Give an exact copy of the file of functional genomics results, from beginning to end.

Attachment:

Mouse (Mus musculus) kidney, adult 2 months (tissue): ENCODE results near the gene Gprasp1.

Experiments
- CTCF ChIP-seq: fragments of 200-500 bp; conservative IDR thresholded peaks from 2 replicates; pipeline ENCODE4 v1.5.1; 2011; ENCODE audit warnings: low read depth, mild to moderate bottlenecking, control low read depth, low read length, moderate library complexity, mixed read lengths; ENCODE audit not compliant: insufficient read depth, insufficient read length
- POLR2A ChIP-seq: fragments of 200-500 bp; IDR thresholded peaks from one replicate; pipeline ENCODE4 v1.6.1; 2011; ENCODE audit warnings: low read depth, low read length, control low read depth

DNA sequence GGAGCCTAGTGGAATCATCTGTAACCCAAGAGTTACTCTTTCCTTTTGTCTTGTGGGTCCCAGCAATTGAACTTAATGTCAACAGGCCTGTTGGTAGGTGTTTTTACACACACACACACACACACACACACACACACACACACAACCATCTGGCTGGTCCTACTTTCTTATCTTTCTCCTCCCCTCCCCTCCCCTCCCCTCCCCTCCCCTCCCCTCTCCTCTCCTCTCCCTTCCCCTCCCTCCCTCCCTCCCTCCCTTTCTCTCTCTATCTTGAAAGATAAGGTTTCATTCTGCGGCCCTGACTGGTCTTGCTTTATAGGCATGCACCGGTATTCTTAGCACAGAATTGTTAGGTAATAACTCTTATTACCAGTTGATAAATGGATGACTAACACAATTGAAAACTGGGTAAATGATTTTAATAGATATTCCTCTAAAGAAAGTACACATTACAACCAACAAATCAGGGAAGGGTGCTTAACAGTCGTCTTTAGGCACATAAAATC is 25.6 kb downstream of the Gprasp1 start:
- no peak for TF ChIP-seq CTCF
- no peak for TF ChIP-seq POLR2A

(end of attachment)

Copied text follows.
Mouse (Mus musculus) kidney, adult 2 months (tissue): ENCODE results near the gene Gprasp1.

Experiments
- CTCF ChIP-seq: fragments of 200-500 bp; conservative IDR thresholded peaks from 2 replicates; pipeline ENCODE4 v1.5.1; 2011; ENCODE audit warnings: low read depth, mild to moderate bottlenecking, control low read depth, low read length, moderate library complexity, mixed read lengths; ENCODE audit not compliant: insufficient read depth, insufficient read length
- POLR2A ChIP-seq: fragments of 200-500 bp; IDR thresholded peaks from one replicate; pipeline ENCODE4 v1.6.1; 2011; ENCODE audit warnings: low read depth, low read length, control low read depth

DNA sequence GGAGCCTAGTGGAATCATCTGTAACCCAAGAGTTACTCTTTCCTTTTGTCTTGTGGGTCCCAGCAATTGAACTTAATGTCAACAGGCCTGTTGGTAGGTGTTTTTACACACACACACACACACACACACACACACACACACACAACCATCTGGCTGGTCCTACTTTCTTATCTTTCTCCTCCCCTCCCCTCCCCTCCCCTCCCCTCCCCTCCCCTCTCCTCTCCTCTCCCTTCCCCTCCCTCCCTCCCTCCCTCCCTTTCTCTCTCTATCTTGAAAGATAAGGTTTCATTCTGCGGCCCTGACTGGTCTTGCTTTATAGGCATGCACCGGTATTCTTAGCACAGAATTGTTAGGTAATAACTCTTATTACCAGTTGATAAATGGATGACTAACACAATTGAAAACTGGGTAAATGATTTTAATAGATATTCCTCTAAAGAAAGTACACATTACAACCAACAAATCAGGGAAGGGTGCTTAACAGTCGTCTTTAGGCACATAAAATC is 25.6 kb downstream of the Gprasp1 start:
- no peak for TF ChIP-seq CTCF
- no peak for TF ChIP-seq POLR2A